This process of making art is a model for Life. It has the capacity to heal my life, to bring integration and wholeness to my bit of the living experience, when I allow it to do what it does and flow with it.
So here I am at this point with it and I get to play with my view of it. How do I turn the thing? Compositionally it ought to work from any position, being nonrepresentational. Yet, the feel of it shifts as I shift it on the easel. Same elements, but more satisfying to me when viewed from some perspectives than others.
It’s mine. I get to choose my perspective.
The details that are lost on a camera phone from across the room beg to be investigated. They silently say “Come closer. Stay with the tension. Stay with the sharp edges and the shimmer. Get to know me.”
Layer upon layer of color and texture. Time passes. More layers.
So I’ll live with it and I’ll play with it and I’ll tweak it.

We’ll hang out together, this painting and I.
Pretty much the same as my Life.

Jaylene
The Ragged Phoenix

All images and words are the property of Jaylene M. Whitehurst, The Ragged Phoenix.

The Unheard Story: The HeartStory

Good Morning, Fellow Travellers,

You know that saying about being kinder than necessary because everybody is fighting some kind of battle? It sets me to remembering too that everybody has a STORY, the story of his or her Life that contains experiences I don’t have a clue about. Everybody has a HeartStory.

To have the privilege of hearing a bit of another person’s story is holy to me. It’s a trust. Yes, it’s part of my profession, but it’s more: it’s something we can offer each other anytime. “Tell me about when___? What was it like when____?  Who was there when____?”

I’ve been married thirty-eight years to the same man. You can probably imagine how well I think I know this fellow. Thirty-eight years and just the other day he shared an event from his childhood that, for whatever reasons, I didn’t know about.

It was such a stunning, intense event that I had to question myself: How could I have not known that? Had it been mentioned, maybe as a matter-of-fact, and I was so caught up in my own drama that I completely missed it? If he hadn’t mentioned it, was there something about our relationship that he didn’t entrust the story to me til now? Was it something he assumed I knew because he did?

Or maybe it just came up exactly when it needed to come up…..nothing more complex that perfect timing!

However it came to be part of not just his story but now part of our family story, I am grateful that I now hold it with him.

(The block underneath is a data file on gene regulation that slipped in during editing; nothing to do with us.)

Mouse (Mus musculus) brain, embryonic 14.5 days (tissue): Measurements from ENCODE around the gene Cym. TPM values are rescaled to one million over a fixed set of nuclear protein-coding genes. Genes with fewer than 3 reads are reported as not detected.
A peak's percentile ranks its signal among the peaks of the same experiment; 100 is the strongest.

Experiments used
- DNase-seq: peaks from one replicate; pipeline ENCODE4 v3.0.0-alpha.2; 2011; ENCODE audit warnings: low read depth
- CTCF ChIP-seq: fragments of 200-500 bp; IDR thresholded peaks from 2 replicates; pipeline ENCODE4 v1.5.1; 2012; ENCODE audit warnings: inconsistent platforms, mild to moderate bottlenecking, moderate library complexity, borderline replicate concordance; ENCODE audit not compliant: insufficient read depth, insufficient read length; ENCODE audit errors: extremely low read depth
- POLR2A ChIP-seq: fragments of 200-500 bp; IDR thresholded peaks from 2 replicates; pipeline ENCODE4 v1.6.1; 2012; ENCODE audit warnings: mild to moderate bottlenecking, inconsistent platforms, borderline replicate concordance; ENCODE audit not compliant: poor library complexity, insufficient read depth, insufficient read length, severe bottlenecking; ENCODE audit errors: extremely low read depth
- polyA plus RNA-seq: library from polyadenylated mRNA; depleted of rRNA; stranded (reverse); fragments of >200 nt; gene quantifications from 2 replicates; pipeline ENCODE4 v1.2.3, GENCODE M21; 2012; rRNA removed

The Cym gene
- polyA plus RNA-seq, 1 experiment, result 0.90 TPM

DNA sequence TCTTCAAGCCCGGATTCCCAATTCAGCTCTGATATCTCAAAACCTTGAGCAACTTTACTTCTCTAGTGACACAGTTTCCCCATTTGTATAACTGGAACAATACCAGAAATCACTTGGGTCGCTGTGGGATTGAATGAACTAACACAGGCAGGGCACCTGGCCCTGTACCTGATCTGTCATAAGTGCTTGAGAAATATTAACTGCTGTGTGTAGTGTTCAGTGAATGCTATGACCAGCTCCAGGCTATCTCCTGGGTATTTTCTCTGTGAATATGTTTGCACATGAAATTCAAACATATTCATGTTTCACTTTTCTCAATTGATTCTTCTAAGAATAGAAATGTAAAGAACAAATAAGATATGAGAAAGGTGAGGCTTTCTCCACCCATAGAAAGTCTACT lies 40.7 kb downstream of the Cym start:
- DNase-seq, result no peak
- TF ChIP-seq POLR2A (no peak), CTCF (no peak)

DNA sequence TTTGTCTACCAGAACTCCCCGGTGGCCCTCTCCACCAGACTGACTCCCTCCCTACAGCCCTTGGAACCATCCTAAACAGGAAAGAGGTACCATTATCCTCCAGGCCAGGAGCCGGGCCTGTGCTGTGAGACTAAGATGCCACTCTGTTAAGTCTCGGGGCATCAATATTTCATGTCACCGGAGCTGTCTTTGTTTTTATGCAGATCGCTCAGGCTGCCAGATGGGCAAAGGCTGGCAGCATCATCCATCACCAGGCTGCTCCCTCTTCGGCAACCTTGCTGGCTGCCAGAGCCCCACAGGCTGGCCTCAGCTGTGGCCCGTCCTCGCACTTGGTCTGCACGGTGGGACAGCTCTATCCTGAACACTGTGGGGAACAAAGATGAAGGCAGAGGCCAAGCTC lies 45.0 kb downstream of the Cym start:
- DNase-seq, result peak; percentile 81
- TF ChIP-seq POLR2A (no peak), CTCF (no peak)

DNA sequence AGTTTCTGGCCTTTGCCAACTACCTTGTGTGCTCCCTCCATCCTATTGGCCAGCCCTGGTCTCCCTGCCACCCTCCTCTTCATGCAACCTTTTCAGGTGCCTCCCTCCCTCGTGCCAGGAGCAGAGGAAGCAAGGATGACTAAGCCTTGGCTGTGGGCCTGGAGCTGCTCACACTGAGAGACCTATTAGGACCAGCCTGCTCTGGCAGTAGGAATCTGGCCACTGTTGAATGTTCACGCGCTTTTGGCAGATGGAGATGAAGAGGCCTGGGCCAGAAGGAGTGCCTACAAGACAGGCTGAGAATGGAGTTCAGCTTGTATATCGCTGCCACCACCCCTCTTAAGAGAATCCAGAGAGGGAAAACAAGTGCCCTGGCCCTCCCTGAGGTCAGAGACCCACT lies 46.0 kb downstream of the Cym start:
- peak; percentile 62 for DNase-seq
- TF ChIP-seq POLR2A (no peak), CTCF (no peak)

And I realized one more time how little I know and how ignorant I am to think I know….

Today I will listen to someone I think I know well.

And I’ll hear an unheard bit of the story.

And we’ll be changed by it.

 

Travel lightly,

Jaylene

 

A MESS with purpose

Doing what I can where I am this morning, whilst in the midst of repairing and reworking both home and office/studio. It’s a MESS. Yes, Fellow Travellers, a capital letter MESS! Both spaces….so what can I do to lessen the MESS?

The shelves in my office I can clean up and straighten. Tidy desk, cull papers. That’s about it for the moment. Everything else I either need help to do or it’s in process and tidying up would only slow the process. I cannot herd this mess into a neat and tidy corral and pen it up. This is the “Oh #*%#! I have to live with this MESS a while” phase of change. 😉

The workmen would kindly invite me to exit my own house if I go in there and start sweeping under their ladders…lol…and well they should because they know what they are doing (yes, they actually do!) and I’d only stick a broomstick in the process and, in trying to help, I would do a lovely job of “not helping.”

Before it can be anything else, it has to be exactly what it is. A MESS.

There is no clean sweep.

That’s pretty much how all change is. Whether it’s repairing and re-working a physical house or a Heart-house, it’s messy. Start a house project and there’s no telling what we”ll run into. Step into Heartwork and questions show up that cannot be corralled. Often we need help to move deeper into the re-working. Try to detour or speed up the work and it really won’t save time. We’ll have to circle around and still eventually address the problems. No clean sweep.

It takes as much time as it takes.

So I am doing what I can in this moment. And reminding myself to breathe, breathe, breathe.

There is such a thing as A MESS with purpose.

He/She/We

He: Where you headed?
She: Just out for a walk…
He: Oh, well, you’ll need some music. Where’s your iPod? It’ll make the time pass faster! And it’ll give you a beat to walk to!
She: No.
He: No?
She: No. I am not looking to rush through my Life, so no need to try to rush up time. As if I could….and the beat of my heart is all the beat I want.
He: But the music…?
She: The birds are music enough.
Long long long pause.

He: (putting the iPod down) Would you mind if I came along?

She smiled.